SINGAPORE (Nov 2): Micro-Mechanics reported 1Q18 earnings of $4.51 million, down 12.9% from $5.17 million in 1Q17.

Revenue was 4.6% lower at $16.9 million from $17.7 million a year ago, bringing gross profit to $10.0 million, 6.8% lower than $10.8 million last year, the first contraction in eight quarter.

By geography, the weakest revenue growth was from Singapore and Japan. US bucked the trend with 8% YoY rise in revenue.

During the quarter, the group recorded a loss of $610,380 in foreign currency translation differences for its foreign operations, compared to a gain of $59,169 in the same period a year ago.

As at Sept 30, the group’s cash and cash equivalents stood at $23.9 million and no bank borrowings.

Chris Borch, CEO of Micro-Mechanics, says, “We are working tirelessly to improve our gross profit margin by focusing on various strategies to raise productivity and operational efficiency. The group is also continuously developing new materials and processes based on the long-term needs of our customers for greater precision, repeatability and reliability.”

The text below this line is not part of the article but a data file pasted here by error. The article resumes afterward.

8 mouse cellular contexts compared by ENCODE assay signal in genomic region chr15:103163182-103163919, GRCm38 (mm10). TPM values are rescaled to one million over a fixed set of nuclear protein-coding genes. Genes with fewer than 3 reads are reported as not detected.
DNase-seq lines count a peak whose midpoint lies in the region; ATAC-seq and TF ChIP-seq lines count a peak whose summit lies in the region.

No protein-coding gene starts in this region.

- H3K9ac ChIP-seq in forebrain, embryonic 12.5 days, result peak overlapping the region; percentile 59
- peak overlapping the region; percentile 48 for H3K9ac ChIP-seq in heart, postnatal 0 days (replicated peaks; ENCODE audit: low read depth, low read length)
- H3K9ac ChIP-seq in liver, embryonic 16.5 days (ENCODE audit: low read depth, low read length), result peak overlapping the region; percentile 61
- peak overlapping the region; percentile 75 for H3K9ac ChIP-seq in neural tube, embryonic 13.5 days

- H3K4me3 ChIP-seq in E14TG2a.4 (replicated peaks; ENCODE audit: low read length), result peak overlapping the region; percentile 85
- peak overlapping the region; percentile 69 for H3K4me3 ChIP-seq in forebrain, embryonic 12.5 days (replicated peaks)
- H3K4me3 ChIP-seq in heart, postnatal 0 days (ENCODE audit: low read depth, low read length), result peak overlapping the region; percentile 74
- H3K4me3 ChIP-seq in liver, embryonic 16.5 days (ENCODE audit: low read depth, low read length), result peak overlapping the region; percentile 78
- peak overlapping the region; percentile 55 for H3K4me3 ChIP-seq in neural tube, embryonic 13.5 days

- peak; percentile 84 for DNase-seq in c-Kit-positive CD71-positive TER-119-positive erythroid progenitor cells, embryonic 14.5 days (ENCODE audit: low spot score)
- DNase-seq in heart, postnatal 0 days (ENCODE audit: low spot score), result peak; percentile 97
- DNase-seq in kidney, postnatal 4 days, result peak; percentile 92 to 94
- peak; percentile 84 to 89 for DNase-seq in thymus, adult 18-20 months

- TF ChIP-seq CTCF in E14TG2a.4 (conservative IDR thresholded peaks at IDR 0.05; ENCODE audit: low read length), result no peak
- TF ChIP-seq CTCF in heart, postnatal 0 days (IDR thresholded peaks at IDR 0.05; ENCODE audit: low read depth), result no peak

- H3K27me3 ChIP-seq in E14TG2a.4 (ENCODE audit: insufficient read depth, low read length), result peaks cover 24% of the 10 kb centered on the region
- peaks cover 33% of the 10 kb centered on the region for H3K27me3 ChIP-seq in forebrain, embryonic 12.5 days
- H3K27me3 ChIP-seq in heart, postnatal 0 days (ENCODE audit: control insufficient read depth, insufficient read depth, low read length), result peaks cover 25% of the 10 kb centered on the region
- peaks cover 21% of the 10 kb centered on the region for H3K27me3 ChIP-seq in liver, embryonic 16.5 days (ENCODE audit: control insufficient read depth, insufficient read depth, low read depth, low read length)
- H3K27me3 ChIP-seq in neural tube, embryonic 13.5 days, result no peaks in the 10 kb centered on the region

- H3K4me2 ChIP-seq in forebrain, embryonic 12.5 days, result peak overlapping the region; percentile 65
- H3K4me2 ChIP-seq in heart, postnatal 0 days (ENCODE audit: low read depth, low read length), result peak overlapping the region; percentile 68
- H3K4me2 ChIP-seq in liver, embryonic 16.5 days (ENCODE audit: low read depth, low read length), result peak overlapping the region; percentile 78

Following this announcement, Phillip Capital is reiterating its “buy” call on Micro-mechanics with a lowered target price of $2.05, from $2.0 previously.

Overall, the group’s earnings came in below the research house’s expectations, hence FY19 earnings prediction were cut by 5%.

In a Thursday report, analyst Paul Chew says, “Micro-Mechanics will experience a cyclical slowdown in FY19. Higher margins can help offset the revenue weakness if US operations is able to undergo a turnaround faster than expected.”

The analyst also recalls that he US segment saw the fastest growth, reporting a $0.5 million fain in FY18, compared to a $0.6 million loss in FY17. Chew reckons that this geography can contribute the highest operating leverage.

Nonetheless, the group y maintains one of the highest gross margins and ROE in the semiconductor back-end industry. It also pays an attractive dividend yield of 5.6%.

As at 3.05pm, shares in Micro-Mechanics are trading 3 cents higher at $1.73, giving it a FY19 price-to-book ratio of 3.9 times.